Finding Your Value Proposition
• Valerie Rivera • July 7, 2021
As firms move toward fee-based planning and continue to elevate their client experiences, their need to distinguish themselves from competitors increases. Key to your differentiation strategy is your value proposition, both for bringing on new clients and keeping existing ones.
Knowing the process of developing your value proposition to separate yourself from other financial professionals in clients’ minds is essential. Your value proposition is among the first encounters prospective clients have with your firm, and it can determine whether they move beyond that experience to formal client.
The Significance of a Value Proposition for Financial Professionals
A value proposition forms the basis of the first impression a prospective client has about you, and reinforces the favorable attitudes current clients have about you and your financial planning practice. This essential part of your branding reflects your uniqueness and represents the core reason why investors should pay for your services rather than a competitor’s.
Your value proposition will answer the question: “What financial planning services do I offer, using my unique combination of special skills, education, and experience that no other financial professional can?”
Your value proposition should be a short, impressive, authentic representation of the value you deliver. While it’s essential for attracting new clients, you’ll have to deliver on that value proposition to retain and delight existing clients.
How Can You Find Your Value Proposition?
Finding your value proposition begins with gathering information and doing some research on your industry and competitors. Start with your business plan and why you became a financial planner. List the reasons you’re passionate about what you do, who you serve, and why.
One of the most important aspects of this process is defining your ideal client segment by building client personas that reflect who they are and what they require from a financial planner. More detailed client personas help you understand their pain points and the ways you deliver value to these target clients by addressing these pain points.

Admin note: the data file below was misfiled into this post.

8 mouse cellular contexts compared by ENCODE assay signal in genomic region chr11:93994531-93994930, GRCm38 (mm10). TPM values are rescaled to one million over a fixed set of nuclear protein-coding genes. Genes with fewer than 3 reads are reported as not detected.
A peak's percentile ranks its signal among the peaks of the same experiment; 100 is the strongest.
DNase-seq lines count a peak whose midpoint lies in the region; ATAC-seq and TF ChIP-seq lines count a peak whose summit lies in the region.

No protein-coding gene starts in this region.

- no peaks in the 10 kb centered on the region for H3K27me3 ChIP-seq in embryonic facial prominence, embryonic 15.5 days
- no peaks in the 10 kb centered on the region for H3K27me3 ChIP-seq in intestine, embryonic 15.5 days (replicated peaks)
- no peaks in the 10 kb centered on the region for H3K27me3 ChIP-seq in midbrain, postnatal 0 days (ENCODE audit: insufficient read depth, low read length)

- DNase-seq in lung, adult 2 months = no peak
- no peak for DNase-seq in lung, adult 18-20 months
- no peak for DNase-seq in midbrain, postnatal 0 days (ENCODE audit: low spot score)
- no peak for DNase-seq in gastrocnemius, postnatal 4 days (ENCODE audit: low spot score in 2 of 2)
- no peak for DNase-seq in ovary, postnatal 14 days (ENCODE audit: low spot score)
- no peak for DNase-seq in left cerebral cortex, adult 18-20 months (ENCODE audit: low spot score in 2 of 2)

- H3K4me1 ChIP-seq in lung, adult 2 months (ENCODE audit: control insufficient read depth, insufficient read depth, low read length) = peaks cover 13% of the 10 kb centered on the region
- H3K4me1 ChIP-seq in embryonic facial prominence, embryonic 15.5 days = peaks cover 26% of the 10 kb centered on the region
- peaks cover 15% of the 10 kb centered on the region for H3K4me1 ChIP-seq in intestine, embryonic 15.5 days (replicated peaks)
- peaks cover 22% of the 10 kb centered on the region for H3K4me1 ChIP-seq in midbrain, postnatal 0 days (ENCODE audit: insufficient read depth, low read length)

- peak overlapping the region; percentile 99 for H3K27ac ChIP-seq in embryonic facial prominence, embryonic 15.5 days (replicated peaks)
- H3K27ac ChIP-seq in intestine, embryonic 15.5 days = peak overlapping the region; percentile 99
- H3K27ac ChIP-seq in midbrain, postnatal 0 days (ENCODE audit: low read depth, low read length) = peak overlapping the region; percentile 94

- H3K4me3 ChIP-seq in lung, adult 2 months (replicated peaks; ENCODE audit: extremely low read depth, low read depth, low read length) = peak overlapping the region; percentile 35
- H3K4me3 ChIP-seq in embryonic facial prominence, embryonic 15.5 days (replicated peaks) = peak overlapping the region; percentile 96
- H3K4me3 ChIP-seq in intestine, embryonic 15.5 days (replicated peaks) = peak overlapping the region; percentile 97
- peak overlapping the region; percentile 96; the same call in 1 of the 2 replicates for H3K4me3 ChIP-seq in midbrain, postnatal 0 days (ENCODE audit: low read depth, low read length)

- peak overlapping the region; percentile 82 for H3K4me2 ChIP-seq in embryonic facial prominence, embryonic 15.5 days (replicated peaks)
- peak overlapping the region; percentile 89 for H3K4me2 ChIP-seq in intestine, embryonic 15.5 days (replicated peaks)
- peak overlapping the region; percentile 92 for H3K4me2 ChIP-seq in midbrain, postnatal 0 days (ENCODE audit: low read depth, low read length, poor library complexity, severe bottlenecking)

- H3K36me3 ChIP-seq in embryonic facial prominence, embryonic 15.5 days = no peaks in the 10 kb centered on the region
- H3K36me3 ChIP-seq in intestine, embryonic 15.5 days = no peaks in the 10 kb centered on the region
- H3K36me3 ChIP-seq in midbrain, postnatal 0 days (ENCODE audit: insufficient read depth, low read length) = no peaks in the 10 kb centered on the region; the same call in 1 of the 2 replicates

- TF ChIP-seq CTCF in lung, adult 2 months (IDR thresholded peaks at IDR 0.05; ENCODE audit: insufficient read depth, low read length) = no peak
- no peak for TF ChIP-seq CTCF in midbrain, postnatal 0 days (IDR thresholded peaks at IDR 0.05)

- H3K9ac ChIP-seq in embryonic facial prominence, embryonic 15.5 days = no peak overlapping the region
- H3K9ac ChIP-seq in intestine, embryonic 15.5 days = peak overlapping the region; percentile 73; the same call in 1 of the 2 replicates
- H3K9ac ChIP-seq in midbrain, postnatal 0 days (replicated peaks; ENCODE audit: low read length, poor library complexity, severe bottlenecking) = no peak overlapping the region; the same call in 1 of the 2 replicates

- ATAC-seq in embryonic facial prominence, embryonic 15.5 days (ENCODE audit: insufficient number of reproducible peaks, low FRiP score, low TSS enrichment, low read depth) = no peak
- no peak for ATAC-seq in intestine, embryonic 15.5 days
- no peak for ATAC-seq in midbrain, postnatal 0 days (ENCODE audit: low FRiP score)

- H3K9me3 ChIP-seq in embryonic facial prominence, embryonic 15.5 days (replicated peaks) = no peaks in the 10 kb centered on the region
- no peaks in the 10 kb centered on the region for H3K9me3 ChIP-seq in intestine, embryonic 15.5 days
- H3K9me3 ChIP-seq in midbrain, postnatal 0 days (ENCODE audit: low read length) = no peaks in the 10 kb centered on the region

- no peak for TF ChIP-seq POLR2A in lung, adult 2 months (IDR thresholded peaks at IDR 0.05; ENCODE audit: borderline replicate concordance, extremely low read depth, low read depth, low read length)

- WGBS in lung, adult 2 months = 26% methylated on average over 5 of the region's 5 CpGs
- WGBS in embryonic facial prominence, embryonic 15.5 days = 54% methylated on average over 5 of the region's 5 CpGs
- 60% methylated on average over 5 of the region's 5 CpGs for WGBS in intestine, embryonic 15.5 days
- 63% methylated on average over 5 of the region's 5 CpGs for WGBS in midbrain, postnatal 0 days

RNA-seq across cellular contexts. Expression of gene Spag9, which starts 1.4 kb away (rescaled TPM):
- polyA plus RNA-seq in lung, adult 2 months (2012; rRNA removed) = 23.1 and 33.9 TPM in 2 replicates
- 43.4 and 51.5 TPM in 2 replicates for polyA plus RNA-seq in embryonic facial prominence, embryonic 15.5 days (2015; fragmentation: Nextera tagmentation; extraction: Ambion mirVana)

After you know what problems you’re solving for whom, determine what makes your solutions different from other financial professionals in your clients’ eyes.
Do you have certifications in specific areas or have you worked in a profession that helps you understand those you serve? For example, you may be a former college professional athlete or have experience in a separate field like medicine before becoming a financial planner. You may even, for example, serve clients in a specific generation who also work in specialized profession, make a certain income, and have unusual financial challenges or investing needs. Your experience serving a particular type of client may be invaluable to others who fit the same mold.
Writing Your Value Proposition
With all of this information at hand, you can sit down and write your value proposition. Getting your value proposition right on the first try is a bonus, but don’t expect to, since precision is crucial. Remember you’re creating this for clients, not other financial professionals, so avoid industry jargon.
Describe the benefits (not features) of your financial planning services to clients, including how your services will meet the needs of your target clients and make their lives better. Address your ideal clients’ wants, needs, and fears when drafting your value proposition. Connect the pain points you identified while finding your value proposition to the value you offer. Show your prospective or current clients why you’re the go-to provider of these financial planning services.
Your value proposition needs to be clear and simple, it also needs to include an explanation of how you’re different, and has to be able to be understood in less than five seconds. It must show you understand your clients—a prerequisite for offering holistic financial planning—and that your offerings are consistent with that understanding.
Communicating Your Value Proposition
Your value proposition is an important part of your digital brand, and it’s only most helpful to you and obvious to your clients if you communicate it strategically.
To learn how, read our blog post, “Building a Strong Digital Brand,” or watch the webinar below to see Fidelity’s research on digital marketing.
DISCLAIMER: The eMoney Advisor Blog is meant as an educational and informative resource for financial professionals and individuals alike. It is not meant to be, and should not be taken as financial, legal, tax or other professional advice. Those seeking professional advice may do so by consulting with a professional advisor. eMoney Advisor will not be liable for any actions you may take based on the content of this blog.
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